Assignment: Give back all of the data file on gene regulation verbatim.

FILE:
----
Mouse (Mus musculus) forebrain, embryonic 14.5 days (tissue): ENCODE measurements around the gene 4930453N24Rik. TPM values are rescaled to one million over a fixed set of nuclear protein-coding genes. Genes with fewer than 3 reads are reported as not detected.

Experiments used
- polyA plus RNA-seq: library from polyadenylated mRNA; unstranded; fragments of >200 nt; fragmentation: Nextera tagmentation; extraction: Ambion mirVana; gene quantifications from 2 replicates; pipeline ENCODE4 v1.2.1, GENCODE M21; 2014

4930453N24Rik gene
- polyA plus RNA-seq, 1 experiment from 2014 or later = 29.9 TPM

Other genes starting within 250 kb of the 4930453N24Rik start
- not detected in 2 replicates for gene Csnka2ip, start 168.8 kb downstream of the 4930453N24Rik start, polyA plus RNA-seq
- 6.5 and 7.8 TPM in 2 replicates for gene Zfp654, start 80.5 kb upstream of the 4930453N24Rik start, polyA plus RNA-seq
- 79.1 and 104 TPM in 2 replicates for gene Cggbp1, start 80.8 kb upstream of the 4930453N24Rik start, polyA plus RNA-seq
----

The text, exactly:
Mouse (Mus musculus) forebrain, embryonic 14.5 days (tissue): ENCODE measurements around the gene 4930453N24Rik. TPM values are rescaled to one million over a fixed set of nuclear protein-coding genes. Genes with fewer than 3 reads are reported as not detected.

Experiments used
- polyA plus RNA-seq: library from polyadenylated mRNA; unstranded; fragments of >200 nt; fragmentation: Nextera tagmentation; extraction: Ambion mirVana; gene quantifications from 2 replicates; pipeline ENCODE4 v1.2.1, GENCODE M21; 2014

4930453N24Rik gene
- polyA plus RNA-seq, 1 experiment from 2014 or later = 29.9 TPM

Other genes starting within 250 kb of the 4930453N24Rik start
- not detected in 2 replicates for gene Csnka2ip, start 168.8 kb downstream of the 4930453N24Rik start, polyA plus RNA-seq
- 6.5 and 7.8 TPM in 2 replicates for gene Zfp654, start 80.5 kb upstream of the 4930453N24Rik start, polyA plus RNA-seq
- 79.1 and 104 TPM in 2 replicates for gene Cggbp1, start 80.8 kb upstream of the 4930453N24Rik start, polyA plus RNA-seq